U.S Citizenship: Top 100+ Test Questions and Best Answers
The United States citizenship exam, which assesses an applicant’s knowledge of American history and government, is administered orally during the United States citizenship interview. Not sure if you’re eligible for citizenship? Begin by determining your eligibility.
The citizenship exam has 100 questions. The officer from the United States Citizenship and Immigration Services (USCIS) will ask the applicant 10 of the 100 questions, and the applicant must correctly answer 6 of the 10 questions in order to pass the civics test.
In fact, only 36% of American citizens could pass the test, according to NBCNews, indicating how difficult it is. That is comparable to the proportion of Arizona State students who could pass an STD test. Whoa.
Up to 60% of people are said to overlook some of the fundamental, basic questions. For example, just 39% of American test-takers are aware of the number of justices on the Supreme Court. If you’re thinking, “Oh, I don’t know, maybe fifty,”or twelve?” Most likely, you’re in good company. And you’re not right. Nine o’clock.
An assigned USCIS officer will question the applicant about their application and background during the naturalization interview. Furthermore, candidates need to take and pass a naturalization exam that has two main components: an English and civics test.
The applicant’s proficiency with the English language will be evaluated in the first section of the citizenship exam. It is divided into three sections, such as:
Speaking – This part will test the individual’s ability to understand and speak English.
Reading – To demonstrate their comprehension of written English, applicants must correctly read aloud to the USCIS officer one of three sentences.
Writing – In order to pass the exam, candidates must write three English sentences, at least one of which must be accurate. This suggests that the person is capable of writing English correctly.
The applicant’s proficiency with the principles of American history and government will be assessed during the civics section of the exam. Depending on their unique situation, people can choose between the two main versions.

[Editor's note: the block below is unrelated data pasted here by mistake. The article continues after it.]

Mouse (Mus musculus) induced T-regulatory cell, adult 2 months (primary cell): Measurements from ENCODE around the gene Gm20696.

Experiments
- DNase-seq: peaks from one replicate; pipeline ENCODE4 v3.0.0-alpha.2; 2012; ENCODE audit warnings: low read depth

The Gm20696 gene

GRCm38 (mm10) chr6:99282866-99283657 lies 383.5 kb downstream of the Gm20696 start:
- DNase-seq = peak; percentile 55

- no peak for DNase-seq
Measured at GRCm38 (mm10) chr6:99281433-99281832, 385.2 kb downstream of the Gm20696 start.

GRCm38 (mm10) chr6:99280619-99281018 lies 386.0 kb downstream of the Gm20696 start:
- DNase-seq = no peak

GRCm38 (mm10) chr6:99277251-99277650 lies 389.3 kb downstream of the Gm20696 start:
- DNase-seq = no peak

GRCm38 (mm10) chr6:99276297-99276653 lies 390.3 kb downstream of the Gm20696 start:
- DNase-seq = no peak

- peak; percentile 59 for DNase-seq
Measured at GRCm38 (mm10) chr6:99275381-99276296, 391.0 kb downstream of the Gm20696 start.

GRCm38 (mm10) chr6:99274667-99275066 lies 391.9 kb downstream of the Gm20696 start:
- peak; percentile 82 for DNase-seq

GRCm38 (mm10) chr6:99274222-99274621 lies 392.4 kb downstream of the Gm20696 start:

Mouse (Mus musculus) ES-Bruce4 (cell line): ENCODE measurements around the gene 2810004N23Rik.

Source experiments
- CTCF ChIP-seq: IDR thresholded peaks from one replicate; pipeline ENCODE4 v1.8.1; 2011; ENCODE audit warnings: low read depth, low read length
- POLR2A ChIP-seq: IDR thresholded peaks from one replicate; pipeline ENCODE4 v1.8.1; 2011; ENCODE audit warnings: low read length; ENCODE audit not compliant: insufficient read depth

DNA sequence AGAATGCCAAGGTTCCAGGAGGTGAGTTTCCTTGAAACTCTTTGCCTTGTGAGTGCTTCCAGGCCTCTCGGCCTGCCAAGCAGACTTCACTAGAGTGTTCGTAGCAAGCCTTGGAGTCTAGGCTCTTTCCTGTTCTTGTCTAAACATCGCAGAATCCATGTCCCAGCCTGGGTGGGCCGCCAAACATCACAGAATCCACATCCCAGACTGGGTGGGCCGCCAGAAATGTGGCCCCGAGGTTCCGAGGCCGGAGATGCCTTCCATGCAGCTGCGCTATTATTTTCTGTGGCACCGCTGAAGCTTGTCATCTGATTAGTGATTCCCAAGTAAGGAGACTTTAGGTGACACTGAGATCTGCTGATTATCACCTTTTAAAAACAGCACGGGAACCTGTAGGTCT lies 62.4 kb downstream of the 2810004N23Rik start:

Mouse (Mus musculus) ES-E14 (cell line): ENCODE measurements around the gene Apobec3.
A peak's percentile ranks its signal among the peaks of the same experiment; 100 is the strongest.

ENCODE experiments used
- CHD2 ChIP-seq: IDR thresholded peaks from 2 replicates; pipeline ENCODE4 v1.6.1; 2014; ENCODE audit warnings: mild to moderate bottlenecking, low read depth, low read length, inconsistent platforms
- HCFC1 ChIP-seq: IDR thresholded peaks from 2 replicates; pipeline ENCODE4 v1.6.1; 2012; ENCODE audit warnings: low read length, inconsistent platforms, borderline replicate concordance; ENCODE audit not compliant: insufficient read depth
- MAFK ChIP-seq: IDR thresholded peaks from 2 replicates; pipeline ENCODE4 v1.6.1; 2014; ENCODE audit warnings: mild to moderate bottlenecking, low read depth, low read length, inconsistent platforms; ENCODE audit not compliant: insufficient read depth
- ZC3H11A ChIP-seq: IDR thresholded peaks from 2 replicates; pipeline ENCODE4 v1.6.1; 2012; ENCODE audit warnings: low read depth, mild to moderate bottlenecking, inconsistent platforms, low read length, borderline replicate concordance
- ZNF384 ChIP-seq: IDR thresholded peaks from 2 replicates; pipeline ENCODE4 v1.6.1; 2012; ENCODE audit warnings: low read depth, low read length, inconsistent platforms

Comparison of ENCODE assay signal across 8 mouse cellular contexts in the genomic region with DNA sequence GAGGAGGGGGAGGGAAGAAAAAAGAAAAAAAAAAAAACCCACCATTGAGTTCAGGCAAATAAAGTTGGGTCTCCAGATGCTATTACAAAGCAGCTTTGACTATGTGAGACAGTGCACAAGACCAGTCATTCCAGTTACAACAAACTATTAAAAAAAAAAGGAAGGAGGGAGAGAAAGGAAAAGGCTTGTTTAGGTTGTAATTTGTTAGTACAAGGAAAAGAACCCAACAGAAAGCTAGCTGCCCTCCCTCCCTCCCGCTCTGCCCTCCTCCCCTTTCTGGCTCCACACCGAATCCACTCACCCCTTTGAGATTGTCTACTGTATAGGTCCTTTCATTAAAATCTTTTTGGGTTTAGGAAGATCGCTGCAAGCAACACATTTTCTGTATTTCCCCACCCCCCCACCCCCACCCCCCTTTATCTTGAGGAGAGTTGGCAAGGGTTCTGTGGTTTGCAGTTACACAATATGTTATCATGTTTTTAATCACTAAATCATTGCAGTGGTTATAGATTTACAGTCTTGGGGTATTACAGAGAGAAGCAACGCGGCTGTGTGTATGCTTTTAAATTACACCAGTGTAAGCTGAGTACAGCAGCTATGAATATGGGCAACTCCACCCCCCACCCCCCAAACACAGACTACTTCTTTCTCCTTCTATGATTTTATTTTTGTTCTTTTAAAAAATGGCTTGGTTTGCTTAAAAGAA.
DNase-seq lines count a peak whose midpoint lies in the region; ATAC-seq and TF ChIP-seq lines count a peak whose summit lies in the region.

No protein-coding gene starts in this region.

The 2008 version is the first; it is an oral exam where candidates can be asked up to ten questions from a list of one hundred civics-related questions by a USCIS officer. Then, in order to pass, the candidate must correctly answer at least six. In their initial exams, re-examinations, or N-336 hearings, applicants who filed their Form N-400 either before December 1, 2020, or after March 1, 2021, must take this version.
Twenty of the 128 civics questions will be asked orally by USCIS officers in the 2020 exam. To pass this version, the candidate must correctly answer a minimum of 12 questions. Applicants may select to take this version of the exam or the 2008 version if they file their applications for naturalization by March 1, 2021, or on or after December 1, 2020, with interviews scheduled for April 19, 2021.
1. What is the supreme law of the land?
2. What does the Constitution do?
3. The idea of self-government is in the first three words of the Constitution. What are these words?
4. What is an amendment?
5. What do we call the first ten amendments to the Constitution?
6. What is one right or freedom from the First Amendment?*
7. How many amendments does the Constitution have?
8. What did the Declaration of Independence do?
9. What are two rights in the Declaration of Independence?
10. What is freedom of religion?
11. What is the economic system in the United States?*
12. What is the “rule of law”?
13. Name one branch or part of the government.*
14. What stops one branch of government from becoming too powerful?
15. Who is in charge of the executive branch?
16. Who makes federal laws?
17. What are the two parts of the U.S. Congress?*
18. How many U.S. Senators are there?
19. We elect a U.S. Senator for how many years?
20. Who is one of your state’s U.S. Senators now?*
21. The House of Representatives has how many voting members?
22. We elect a U.S. Representative for how many years?
23. Name your U.S. Representative.
24. Who does a U.S. Senator represent?
25. Why do some states have more Representatives than other states?
26. We elect a President for how many years?
27. In what month do we vote for President?*
28. What is the name of the President of the United States now?*
29. What is the name of the Vice President of the United States now?
30. If the President can no longer serve, who becomes President?
31. If both the President and the Vice President can no longer serve, who becomes President?
32. Who is the Commander in Chief of the military?
33. Who signs bills to become laws?
34. Who vetoes bills?
35. What does the President’s Cabinet do?
36. What are two Cabinet-level positions?
37. What does the judicial branch do?
38. What is the highest court in the United States?
39. How many justices are on the Supreme Court?
40. Who is the Chief Justice of the United States now?